Wednesday, May 27, 2009

Lessons In-Hand

Tonight we had our first lesson with our resident Classical Dressage Queen, Lisa. Okay so she's not really a Queen, but since another border refers to her as the DQ in a snide fashion I now call her DQ, lol

I do love to watch her work with her horse both under saddle and on the double lunge. So I decided that I would switch off lessons between her and Debbie. We'll work with Lisa on "in-hand" work one week and with Debbie under saddle the next. Not sure how long I can afford to do this, but I'm going to try it for a bit.

Tonight was really educational as she spent the first ten minutes discussing the anatomy of the horse and the importance that relaxation plays in classical dressage. Nothing is done right now, it is done when its ready. I said "oh just like natural horsemanship, you are on the horses clock, they are not on yours". She laughed and said exactly. So we are both on the same wave length, which is good. She was happy to see that I don't use a flash band anymore nor do I tighten the cavesson. I actually keep it a tad loose. I've found this has helped G relax a lot more with the bit. Lisa filled the whole hour with lots of tid bits about classical dressage training and its importance in the proper training of the horse versus how its done in modern dressage. It solidified a lot of what I've read.

We worked on three exercises tonight, the first being one to teach the horse to relax in the bridle, drop the nose to the ground and learn to relax in that position. Here you stand in front of your horse and hook your thumbs into the bit rings. Concentrating on only one side at a time you hold one thumb steady as you close your other thumb in a slight pulsing manner asking the horse to give a little at the poll and to slightly turn the head in that direction as you continue to lower the head. Like a bend in the saddle, you only want to have a slight turn in. You then switch to the other side. Once we got that down I then walked backward in front of him and while doing the same exercise asked him to walk forward slowly. The key was to keep his head as low as possible yet relaxed at the same time. Then ask for whoa and to keep the head down and relaxed. Hah, not easy! Eventually we will ask him to back up with his head down. But this is great as this exercise helps stretch out and work the neck, back and croup muscles. It seems like a simple enough exercise, (edited to change wording) the analogy she used was it would be like a woman who walks in high heels all the time and putting her into flip flops. All of a sudden the muscles of the foot are being stretched in a different manner and it hurts. But in time, the more we do this exercise the more supple the muscles will become and the stronger his back muscles will be. It will become second nature for G to feel relaxed in this frame rather than where his comfort zone is today.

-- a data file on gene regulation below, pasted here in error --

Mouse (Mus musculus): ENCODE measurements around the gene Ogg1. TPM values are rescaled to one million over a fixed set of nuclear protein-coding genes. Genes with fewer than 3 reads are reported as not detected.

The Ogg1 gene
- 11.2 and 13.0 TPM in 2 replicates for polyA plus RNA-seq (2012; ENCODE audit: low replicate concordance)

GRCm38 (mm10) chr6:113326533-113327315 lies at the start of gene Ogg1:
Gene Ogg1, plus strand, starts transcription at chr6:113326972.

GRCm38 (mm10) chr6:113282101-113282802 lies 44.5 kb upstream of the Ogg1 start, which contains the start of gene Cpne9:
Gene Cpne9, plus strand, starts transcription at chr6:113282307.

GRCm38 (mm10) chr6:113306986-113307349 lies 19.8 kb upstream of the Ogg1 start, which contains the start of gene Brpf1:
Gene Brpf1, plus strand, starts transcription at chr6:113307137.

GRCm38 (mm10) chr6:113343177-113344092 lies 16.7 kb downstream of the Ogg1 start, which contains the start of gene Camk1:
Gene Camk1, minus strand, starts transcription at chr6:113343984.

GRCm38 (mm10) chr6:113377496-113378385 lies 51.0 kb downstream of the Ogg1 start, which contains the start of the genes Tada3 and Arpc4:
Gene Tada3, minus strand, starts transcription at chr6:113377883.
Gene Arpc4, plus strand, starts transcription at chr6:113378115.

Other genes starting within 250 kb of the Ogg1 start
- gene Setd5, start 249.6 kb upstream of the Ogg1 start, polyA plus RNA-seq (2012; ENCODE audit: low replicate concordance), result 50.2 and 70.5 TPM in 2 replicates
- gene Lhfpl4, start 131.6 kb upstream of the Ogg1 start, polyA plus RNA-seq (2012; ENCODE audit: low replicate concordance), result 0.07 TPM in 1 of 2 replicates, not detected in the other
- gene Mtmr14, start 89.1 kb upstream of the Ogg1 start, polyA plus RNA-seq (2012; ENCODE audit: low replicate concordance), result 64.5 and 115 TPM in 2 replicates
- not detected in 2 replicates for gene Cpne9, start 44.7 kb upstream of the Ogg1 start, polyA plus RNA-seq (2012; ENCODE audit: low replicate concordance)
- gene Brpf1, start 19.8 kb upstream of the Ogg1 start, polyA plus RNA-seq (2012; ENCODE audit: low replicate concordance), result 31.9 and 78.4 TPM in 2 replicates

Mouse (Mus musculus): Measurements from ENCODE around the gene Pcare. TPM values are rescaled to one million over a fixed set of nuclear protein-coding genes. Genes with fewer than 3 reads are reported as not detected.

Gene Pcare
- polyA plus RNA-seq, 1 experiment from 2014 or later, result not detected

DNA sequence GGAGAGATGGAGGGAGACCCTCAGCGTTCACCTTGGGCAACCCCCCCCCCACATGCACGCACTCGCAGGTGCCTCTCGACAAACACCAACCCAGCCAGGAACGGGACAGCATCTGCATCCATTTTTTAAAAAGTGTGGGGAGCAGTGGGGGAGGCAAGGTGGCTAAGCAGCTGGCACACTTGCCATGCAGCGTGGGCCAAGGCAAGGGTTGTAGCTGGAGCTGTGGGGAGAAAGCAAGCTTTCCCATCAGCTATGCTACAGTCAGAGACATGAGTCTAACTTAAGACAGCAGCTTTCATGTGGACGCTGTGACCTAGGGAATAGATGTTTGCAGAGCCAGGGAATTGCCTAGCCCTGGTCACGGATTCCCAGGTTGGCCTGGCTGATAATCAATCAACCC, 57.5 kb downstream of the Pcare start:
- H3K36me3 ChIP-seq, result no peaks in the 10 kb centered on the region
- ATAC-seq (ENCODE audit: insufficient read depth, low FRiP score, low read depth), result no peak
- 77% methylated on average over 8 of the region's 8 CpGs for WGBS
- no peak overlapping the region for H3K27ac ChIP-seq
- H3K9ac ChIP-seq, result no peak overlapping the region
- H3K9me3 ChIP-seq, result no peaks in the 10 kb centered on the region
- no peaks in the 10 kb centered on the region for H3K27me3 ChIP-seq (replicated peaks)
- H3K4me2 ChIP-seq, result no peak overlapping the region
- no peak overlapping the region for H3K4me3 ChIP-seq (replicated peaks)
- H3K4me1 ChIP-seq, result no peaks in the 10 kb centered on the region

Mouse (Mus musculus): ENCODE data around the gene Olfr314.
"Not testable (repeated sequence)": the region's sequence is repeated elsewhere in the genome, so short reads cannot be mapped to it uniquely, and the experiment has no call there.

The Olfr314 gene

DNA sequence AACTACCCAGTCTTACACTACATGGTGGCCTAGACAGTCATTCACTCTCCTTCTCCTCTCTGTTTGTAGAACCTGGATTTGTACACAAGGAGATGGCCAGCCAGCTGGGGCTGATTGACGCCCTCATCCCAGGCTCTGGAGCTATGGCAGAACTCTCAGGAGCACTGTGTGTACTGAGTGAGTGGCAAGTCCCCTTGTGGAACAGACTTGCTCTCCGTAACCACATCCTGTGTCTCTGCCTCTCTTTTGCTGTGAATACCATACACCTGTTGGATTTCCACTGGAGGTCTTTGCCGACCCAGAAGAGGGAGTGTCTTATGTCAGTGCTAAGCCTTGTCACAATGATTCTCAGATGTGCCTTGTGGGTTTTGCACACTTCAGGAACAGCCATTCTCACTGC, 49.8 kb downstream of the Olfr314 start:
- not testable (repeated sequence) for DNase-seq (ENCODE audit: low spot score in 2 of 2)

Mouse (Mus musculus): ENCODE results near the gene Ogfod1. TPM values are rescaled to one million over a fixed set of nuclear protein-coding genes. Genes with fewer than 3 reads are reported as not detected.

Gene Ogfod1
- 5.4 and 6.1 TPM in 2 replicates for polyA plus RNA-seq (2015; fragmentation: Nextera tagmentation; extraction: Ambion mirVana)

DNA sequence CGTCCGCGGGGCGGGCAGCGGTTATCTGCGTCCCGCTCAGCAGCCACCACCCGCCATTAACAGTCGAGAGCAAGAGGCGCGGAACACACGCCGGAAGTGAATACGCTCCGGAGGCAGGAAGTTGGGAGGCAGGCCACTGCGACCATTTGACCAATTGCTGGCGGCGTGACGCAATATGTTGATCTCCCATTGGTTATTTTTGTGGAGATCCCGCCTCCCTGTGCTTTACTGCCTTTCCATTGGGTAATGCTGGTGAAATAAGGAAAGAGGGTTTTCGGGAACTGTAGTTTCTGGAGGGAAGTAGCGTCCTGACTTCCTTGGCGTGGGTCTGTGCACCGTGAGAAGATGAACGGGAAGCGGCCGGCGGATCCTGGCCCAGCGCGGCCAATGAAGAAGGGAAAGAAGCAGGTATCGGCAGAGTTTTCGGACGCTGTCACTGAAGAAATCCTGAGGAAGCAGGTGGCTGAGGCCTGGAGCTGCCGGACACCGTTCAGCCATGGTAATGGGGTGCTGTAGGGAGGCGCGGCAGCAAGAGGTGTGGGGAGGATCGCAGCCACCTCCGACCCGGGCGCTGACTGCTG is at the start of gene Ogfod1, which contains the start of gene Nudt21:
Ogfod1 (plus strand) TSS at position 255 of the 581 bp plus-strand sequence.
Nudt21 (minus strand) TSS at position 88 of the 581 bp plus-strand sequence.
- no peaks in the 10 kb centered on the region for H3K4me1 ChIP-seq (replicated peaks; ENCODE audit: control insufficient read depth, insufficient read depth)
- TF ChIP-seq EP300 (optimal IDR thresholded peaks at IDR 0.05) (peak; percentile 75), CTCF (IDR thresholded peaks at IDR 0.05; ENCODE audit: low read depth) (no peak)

The next two were lateral exercises. Doing a square where I ask G to do a walking turn on the forehand for two steps, walk straight three steps and repeat in a square. We did this several times in each direction as well. The last was working on a circle and then asking G to sidepass two steps out of the circle and then back in. This was the hardest as we've never worked on side passing. G can leg yield and he can do a shoulder over, but putting the two together is a new concept. By the third time around we got a few good steps in both directions. We worked for an hour and Lisa was great at picking up my bad habits. Things that I didn't realize I was doing to counteract all the relaxation techniques I was using. Like when G would do something wrong I'd puff up and say "ack". His head immediately comes up and he'd brace. There were also times where I wasn't being careful about where the piaffe whip was placed and G like the good boy he was would do what I asked although I didn't realize I was asking, lol. So lessons for me will be all about more relaxtion. I'm almost thinking Tai Chi would be a good thing to take, as I hear it does wonder for focus and control (yeah like I can afford that too). Nope, horse comes first. Anyway, she also observed that he appears to be stiff in the neck mid point. And while we were talking and turned his head to me he both heard a good "pop". This even after I did neck stretches before we began our lesson. I think it's time for the massage therapist to pay a visit. She was very pleased at how willing he is and responsive. He has so much heart its no wonder he wormed his way into mine.

When people say that good horsemanship is a never ending journey, they aren't kidding. I've owned G for 6 years now and I find I'm still learning something new about him every day. I'm real excited about our new journey....dressage from the ground!!